For several months, New York State Attorney General Eric Schneiderman has been pressuring smartphone makers and cellular carriers to build a "kill switch" that would permanently disable stolen handsets, and hence deter smartphone theft by destroying the resale value.
"The epidemic of violent street crime involving the theft and resale of mobile devices is a very real and growing threat in communities all across America," Schneiderman said during a June press conference announcing his "Secure Our Smartphones" initiative.
In open letters he wrote to Apple, Microsoft, Google and Samsung, Schneiderman asks why such technology can't quickly be developed.
"I seek to understand why companies that can develop sophisticated handheld electronics, such as the products manufactured by Apple, cannot also create technology to render stolen devices inoperable and thereby eliminate the expanding black market on which they are sold," he wrote.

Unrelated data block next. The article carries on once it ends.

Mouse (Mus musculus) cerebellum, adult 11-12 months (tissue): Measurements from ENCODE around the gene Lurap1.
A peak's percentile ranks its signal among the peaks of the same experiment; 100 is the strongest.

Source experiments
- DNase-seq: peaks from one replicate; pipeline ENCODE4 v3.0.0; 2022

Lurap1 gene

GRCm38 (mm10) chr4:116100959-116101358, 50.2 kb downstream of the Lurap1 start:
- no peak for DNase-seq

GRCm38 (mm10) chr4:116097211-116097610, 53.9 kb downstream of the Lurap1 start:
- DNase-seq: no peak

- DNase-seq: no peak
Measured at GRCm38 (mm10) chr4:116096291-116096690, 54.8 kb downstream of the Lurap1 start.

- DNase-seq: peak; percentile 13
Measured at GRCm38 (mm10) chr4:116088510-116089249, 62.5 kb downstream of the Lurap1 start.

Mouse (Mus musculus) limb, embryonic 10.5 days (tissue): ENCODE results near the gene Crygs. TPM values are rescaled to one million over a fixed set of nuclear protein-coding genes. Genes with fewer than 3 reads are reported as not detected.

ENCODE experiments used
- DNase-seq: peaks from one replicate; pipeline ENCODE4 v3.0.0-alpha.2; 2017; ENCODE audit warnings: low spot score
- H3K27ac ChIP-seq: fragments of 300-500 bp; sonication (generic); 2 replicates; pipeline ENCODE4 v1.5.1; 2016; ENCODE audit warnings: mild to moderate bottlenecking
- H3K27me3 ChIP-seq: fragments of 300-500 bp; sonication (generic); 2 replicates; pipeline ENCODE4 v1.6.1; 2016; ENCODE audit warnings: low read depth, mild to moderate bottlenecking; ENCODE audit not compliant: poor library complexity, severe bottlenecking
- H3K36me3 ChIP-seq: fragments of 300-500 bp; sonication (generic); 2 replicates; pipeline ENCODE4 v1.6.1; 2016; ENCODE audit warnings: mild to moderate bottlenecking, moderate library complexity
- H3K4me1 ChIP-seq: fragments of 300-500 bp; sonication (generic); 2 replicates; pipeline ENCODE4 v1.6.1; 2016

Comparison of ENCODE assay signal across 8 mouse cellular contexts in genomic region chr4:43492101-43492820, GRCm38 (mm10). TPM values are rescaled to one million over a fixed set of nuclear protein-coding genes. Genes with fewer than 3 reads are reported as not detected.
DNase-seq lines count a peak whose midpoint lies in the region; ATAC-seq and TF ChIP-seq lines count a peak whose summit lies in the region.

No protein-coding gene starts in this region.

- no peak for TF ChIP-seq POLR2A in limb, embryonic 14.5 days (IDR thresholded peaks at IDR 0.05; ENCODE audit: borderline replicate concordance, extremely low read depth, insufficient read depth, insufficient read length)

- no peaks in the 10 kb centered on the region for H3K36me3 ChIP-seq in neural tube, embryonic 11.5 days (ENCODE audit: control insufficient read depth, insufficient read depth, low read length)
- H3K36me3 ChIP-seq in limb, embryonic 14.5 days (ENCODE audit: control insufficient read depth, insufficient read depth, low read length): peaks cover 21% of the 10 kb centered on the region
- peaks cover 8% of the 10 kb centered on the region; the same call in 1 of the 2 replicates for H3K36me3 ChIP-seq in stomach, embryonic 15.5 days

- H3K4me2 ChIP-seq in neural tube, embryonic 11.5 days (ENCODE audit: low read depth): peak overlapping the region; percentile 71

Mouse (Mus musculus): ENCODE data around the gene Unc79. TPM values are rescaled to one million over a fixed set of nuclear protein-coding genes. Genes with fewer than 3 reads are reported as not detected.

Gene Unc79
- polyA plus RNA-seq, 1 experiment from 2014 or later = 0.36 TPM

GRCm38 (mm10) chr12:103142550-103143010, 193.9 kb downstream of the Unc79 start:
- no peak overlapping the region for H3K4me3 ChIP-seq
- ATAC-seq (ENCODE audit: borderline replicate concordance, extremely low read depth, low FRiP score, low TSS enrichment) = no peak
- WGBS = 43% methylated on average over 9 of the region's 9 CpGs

But security experts say a smartphone kill switch, short of an explosive "Mission: Impossible" physical self-destruct mechanism, probably wouldn't work.
"A kill switch for mobile phones makes no sense to me," said Chester Wisniewski, senior security adviser at the Vancouver, B.C. office of the British anti-virus firm Sophos.
And that might be a good thing. If the kill switch did work, it could become a ripe target for hackers and pranksters, who would find ways to remotely turn off people's phones.
"Everything could go wrong, but little right," Wisniewski said. "Next thing you know, police will want carmakers to put kill switches in every vehicle. Totally unnecessary."